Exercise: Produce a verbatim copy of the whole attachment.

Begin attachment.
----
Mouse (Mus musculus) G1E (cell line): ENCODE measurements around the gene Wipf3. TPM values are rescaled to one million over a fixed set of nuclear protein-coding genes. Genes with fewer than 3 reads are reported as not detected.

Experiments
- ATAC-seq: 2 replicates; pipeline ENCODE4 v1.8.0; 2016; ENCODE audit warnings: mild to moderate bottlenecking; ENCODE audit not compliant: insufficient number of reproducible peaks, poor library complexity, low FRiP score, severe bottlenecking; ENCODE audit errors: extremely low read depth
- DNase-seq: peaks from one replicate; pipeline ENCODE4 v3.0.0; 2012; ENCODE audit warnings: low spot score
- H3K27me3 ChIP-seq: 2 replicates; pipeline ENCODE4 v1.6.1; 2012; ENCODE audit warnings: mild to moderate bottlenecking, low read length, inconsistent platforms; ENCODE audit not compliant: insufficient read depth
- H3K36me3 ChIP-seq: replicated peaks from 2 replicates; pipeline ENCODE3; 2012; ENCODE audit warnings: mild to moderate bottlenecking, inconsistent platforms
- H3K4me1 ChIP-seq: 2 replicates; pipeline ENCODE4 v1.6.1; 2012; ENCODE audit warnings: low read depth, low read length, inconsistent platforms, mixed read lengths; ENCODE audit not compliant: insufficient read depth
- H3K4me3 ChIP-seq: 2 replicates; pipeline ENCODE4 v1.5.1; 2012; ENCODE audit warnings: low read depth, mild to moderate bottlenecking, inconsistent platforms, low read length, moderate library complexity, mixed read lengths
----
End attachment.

Mouse (Mus musculus) G1E (cell line): ENCODE measurements around the gene Wipf3. TPM values are rescaled to one million over a fixed set of nuclear protein-coding genes. Genes with fewer than 3 reads are reported as not detected.

Experiments
- ATAC-seq: 2 replicates; pipeline ENCODE4 v1.8.0; 2016; ENCODE audit warnings: mild to moderate bottlenecking; ENCODE audit not compliant: insufficient number of reproducible peaks, poor library complexity, low FRiP score, severe bottlenecking; ENCODE audit errors: extremely low read depth
- DNase-seq: peaks from one replicate; pipeline ENCODE4 v3.0.0; 2012; ENCODE audit warnings: low spot score
- H3K27me3 ChIP-seq: 2 replicates; pipeline ENCODE4 v1.6.1; 2012; ENCODE audit warnings: mild to moderate bottlenecking, low read length, inconsistent platforms; ENCODE audit not compliant: insufficient read depth
- H3K36me3 ChIP-seq: replicated peaks from 2 replicates; pipeline ENCODE3; 2012; ENCODE audit warnings: mild to moderate bottlenecking, inconsistent platforms
- H3K4me1 ChIP-seq: 2 replicates; pipeline ENCODE4 v1.6.1; 2012; ENCODE audit warnings: low read depth, low read length, inconsistent platforms, mixed read lengths; ENCODE audit not compliant: insufficient read depth
- H3K4me3 ChIP-seq: 2 replicates; pipeline ENCODE4 v1.5.1; 2012; ENCODE audit warnings: low read depth, mild to moderate bottlenecking, inconsistent platforms, low read length, moderate library complexity, mixed read lengths